The coronavirus outbreak has lowered expectations for China’s Lunar New Year festivities, which began on February 12 and will go through February 25. Because travel to meet family members has decreased, this year’s holiday festivities will be less joyous than in prior years.
However, it is not all doom and gloom. For the new year, tens of millions of yuan have been distributed for free in “red packets” that may be downloaded on a smartphone in a number of Chinese cities. Beijing and Suzhou alone distributed 200,000 red packets for Rmb200 ($31) apiece in a public lottery last week.
Such generosity conceals a more nefarious objective. China’s government is piloting a vital new technology by issuing traditional red packets in the form of a “digital renminbi,” which has the potential to set the global standard for digital currencies and technological standards.
Although no specific date has been established for the launch of the digital currency, China plans to be the first major nation to do so in time for next year’s Winter Olympics, during which it expects to showcase its reputation as the world’s top developer in payment technology.
Late last year, Cambodia established the Bakong digital currency. Beijing anticipates that China’s digital strategy would help promote the yuan coin globally and diminish the US dollar’s supremacy. Many Chinese experts predict the digital money will be used for trade settlement over the next few years, despite bankers’ claims that it would be used primarily for internal transactions.
China’s other objectives for developing a virtual currency, on the other hand, are in sharp contrast to the widespread opinion on the subject in many other parts of the world. While China’s digital currency endeavor is tied to the Communist Party’s aspirations to maintain control over society and the economy, cryptocurrencies are imbued with libertarian thinking in the United States. This technology will increase surveillance in part.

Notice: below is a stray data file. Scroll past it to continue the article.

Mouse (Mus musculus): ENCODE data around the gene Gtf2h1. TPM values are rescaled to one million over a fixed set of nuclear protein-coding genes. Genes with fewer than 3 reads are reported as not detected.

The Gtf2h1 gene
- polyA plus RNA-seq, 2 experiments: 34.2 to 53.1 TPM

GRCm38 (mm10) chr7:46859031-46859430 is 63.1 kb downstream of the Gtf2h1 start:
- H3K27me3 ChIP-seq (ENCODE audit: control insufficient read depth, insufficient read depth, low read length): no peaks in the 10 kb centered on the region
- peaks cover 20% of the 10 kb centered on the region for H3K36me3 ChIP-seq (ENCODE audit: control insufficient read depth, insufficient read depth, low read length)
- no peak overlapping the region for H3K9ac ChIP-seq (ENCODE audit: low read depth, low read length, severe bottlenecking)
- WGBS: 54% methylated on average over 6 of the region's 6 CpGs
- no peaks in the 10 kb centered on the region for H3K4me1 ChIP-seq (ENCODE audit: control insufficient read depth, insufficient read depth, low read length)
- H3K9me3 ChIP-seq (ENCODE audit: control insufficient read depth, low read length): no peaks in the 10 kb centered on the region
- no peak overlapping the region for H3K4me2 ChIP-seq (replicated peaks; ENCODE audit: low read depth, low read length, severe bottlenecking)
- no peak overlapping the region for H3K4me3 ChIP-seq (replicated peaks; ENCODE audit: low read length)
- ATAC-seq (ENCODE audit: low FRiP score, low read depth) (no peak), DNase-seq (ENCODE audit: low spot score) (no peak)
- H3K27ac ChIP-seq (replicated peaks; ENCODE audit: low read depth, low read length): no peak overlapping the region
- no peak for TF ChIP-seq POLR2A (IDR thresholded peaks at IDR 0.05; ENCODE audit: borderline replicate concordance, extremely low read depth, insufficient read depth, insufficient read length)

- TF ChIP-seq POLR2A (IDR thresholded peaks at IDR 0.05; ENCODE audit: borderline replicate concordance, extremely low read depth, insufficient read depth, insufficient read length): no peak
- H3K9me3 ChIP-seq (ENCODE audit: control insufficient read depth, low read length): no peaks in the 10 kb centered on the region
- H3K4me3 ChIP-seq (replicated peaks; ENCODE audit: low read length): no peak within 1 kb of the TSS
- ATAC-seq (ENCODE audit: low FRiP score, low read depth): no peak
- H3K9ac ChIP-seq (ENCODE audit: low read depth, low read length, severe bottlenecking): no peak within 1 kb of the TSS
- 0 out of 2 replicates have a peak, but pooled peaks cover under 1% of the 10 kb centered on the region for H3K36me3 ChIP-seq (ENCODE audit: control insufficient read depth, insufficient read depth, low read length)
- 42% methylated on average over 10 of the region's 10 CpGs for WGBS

Chinese officials plan to conduct city-level testing of digital yuan coin this year and next, with the objective of having the currency ready for use by late 2022. Beijing’s timeline puts it far ahead of a raft of other nations that are just now dabbling with the notion.
According to a Bank for International Settlements report, just 42% of respondents claimed they were doing “experiments or proof-of-concept” studies into digital currencies in 2019. According to the poll’s findings, 14% of respondents are contemplating pilot initiatives.
Adopting a digital currency has global ramifications, and China is no different. The digital renminbi is not a currency in its own right. A new payment system is also being developed that might threaten Alipay and WeChat Pay’s market domination, the two most popular and privately-owned payment systems managed by Ant Group and Tencent, respectively.
Device That Regulates
Money’s fundamental nature is going to undergo a sea change, fifteen centuries after China developed banknotes. As a consequence, during the Tang dynasty (618–907), paper money was dubbed “flying cash” due to its tendency to vanish.
The digital renminbi is a novel concept. It is more than a way of transferring data. Beijing views it as a barrier to foreign digital currencies, like as the Facebook-backed Diem, as well as a way of conducting vast monitoring of the Chinese public.